- Did you learn that IT is triple booked on projects for the next few months? Use that time to pursue your executive sponsor and build the case for change.
- How much time will be saved once the application is implemented? What are the fiscal benefits associated with implementation? What’s the ROI? How long will it take to train the necessary individuals to use the application?
- NOTE: the TPM provider should be able to help you answer these questions.
- Extra Credit! Include links to testimonials and case studies from the TPM provider. Note any direct conversations you’ve had with individuals and companies using the software.
- Blacksmith Applications Research Insight: Research indicates that decision makers are mostly interested in time savings, ease of use, software functionality and capabilities in alignment with the organization’s needs, and of course – cost. [Research by Pentallect Partners, Inc.: Software Purchase Drivers]
5. Solicit feedback on your business case
- When you share the business case with others, you can confirm that you haven’t constructed the plan with personal blinders. Reach out to those folks who are part of your influencer circle. Work with this team to build a unified approach (strength in numbers). Think about what will be received well, what hasn’t been thought through, are you articulating the application’s value in a way that will resonate with your sponsor?
6. Ask for a meeting with your target executive
- It’s time to meet with your target executive! Send him/her your business case in advance. Clearly explain that you’ve identified a solution to address trade spend process and analytical opportunities and that you’d like to walk them through your findings and recommendation. It may make sense to include your influencers in the meeting.
7. Take the stage
- As the project leader, you’ve initiated internal support and will focus on the day-to-day execution of the project. Be clear with the executive sponsor about your goals and expectations and their responsibility given their involvement with the project.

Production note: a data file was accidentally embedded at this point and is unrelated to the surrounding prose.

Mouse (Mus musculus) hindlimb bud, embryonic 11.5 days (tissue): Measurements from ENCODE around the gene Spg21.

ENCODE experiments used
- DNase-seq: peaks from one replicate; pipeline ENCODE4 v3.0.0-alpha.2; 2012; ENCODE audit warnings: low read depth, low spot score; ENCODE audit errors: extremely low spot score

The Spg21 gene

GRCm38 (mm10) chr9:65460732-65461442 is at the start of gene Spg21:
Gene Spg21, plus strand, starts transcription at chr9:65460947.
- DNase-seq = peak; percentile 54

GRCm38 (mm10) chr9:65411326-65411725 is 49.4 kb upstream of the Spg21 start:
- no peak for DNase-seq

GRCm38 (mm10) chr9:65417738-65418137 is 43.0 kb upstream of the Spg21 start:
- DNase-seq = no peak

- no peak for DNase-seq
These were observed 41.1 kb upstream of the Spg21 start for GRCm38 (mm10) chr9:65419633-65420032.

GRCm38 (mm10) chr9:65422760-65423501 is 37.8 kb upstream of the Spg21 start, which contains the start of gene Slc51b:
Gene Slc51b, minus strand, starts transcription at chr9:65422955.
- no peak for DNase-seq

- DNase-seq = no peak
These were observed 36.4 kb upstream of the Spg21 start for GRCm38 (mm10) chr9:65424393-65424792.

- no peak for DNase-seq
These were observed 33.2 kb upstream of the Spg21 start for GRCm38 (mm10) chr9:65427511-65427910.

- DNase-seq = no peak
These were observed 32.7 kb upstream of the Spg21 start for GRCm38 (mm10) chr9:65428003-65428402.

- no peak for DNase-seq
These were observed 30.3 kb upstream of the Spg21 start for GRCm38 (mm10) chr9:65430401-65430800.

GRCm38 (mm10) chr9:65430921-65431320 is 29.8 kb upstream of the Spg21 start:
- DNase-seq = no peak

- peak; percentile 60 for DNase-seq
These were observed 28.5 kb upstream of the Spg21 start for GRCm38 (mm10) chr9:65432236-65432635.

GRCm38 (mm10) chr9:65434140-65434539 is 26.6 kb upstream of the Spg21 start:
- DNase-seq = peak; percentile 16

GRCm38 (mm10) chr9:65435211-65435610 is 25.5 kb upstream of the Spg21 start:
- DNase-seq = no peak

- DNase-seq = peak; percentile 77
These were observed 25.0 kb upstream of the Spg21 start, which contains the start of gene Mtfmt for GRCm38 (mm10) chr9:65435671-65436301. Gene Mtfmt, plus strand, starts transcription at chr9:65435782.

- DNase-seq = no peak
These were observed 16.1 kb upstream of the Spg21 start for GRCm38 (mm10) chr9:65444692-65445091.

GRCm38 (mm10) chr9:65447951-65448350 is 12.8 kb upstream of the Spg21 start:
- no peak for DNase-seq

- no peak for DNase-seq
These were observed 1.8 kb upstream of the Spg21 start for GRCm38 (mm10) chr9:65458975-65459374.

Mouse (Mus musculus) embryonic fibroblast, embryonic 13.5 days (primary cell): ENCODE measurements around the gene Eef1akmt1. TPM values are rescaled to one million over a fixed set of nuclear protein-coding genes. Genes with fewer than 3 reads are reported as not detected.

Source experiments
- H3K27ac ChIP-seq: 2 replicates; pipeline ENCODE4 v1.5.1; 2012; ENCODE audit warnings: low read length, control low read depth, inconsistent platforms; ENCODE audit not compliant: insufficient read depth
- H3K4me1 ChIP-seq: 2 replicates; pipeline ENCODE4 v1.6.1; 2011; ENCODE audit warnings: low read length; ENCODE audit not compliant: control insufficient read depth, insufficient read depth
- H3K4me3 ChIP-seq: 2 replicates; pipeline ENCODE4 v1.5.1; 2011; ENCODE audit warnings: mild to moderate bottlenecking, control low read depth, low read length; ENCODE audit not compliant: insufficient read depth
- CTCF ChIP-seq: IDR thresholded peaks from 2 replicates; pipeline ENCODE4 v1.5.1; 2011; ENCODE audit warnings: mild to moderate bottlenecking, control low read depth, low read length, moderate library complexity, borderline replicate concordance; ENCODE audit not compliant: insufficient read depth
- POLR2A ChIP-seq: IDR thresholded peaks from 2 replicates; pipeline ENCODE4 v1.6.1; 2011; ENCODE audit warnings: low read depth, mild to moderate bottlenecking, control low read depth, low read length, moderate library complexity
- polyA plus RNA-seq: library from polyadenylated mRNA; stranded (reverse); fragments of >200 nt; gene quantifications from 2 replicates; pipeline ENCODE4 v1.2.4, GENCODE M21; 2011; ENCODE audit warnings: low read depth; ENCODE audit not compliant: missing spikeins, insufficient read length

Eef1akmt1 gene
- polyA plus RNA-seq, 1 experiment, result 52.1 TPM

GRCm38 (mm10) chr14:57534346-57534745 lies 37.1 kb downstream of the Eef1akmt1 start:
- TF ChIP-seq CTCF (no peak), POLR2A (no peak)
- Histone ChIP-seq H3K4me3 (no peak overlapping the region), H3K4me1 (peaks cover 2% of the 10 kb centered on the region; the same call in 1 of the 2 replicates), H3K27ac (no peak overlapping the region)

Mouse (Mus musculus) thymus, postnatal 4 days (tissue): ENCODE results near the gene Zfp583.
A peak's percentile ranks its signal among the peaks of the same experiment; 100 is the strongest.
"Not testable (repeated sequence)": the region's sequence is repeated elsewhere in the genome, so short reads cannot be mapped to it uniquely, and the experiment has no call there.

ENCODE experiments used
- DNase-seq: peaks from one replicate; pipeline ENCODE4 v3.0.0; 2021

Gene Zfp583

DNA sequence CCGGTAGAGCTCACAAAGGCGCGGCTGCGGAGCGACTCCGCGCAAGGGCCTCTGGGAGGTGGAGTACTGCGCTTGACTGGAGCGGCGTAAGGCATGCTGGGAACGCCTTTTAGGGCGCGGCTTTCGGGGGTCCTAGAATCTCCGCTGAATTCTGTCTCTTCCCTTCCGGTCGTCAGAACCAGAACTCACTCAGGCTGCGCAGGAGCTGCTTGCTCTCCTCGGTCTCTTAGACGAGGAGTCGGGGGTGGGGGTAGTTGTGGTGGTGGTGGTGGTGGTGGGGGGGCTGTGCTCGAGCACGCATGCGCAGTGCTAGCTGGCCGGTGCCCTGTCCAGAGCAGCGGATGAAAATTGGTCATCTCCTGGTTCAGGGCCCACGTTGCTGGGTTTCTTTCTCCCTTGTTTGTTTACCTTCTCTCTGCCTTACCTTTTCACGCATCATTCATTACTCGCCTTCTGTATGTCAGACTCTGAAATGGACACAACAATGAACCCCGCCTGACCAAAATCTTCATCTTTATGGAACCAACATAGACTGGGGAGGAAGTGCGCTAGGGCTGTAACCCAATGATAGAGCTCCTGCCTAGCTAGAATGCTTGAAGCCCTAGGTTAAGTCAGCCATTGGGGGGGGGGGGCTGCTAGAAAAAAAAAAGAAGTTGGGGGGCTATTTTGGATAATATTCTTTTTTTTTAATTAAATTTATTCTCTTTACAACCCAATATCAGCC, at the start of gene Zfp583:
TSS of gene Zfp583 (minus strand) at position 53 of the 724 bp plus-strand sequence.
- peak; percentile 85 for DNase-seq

- “Today, I want to share information about a trade spend software solution that addresses [specific pain point]. I’m interested in hearing what questions you have about the solution and what obstacles you believe exist. I would also like to discuss potential next steps.”
8. Continue to support your sponsor
- If you get your target to embrace his/her role as the executive sponsor, don’t stop providing them with value. Be the Robin to their Batman. Get answers. Schedule meetings. Request demos. Help your sponsor move closer toward the goal line. Make sure your sponsor always has what is needed to continue advocating for the solution.
What if I Fail?
Ideally, if you do your research, this won’t be the case. But, if your efforts fall flat, find out why. Was there a lack of alignment in needing a trade spend solution? Bad organization timing? Disbelief in the proposed solution – if yes, why? Does your sponsor think the application is too expensive? When you recognize the reasons your project change wasn’t supported, you will be able to A) address his/her concerns with an appropriate follow-up, or B) seek a new executive sponsor who may have better alignment to the initiative.
Now, you know exactly what to do to secure an executive sponsor. So, what are you waiting for? Get started!
- If you want to start a movement in your organization, watch this TED talk. It’s just the right amount of silly and brilliant. And remember, you’re the first crazy dancer in this situation, so it’s important that your executive sponsor be the second crazy dancer. Watch the video. It will make sense, I promise.
- If you want to “sell” your ideas inside and outside of your organization, read this book.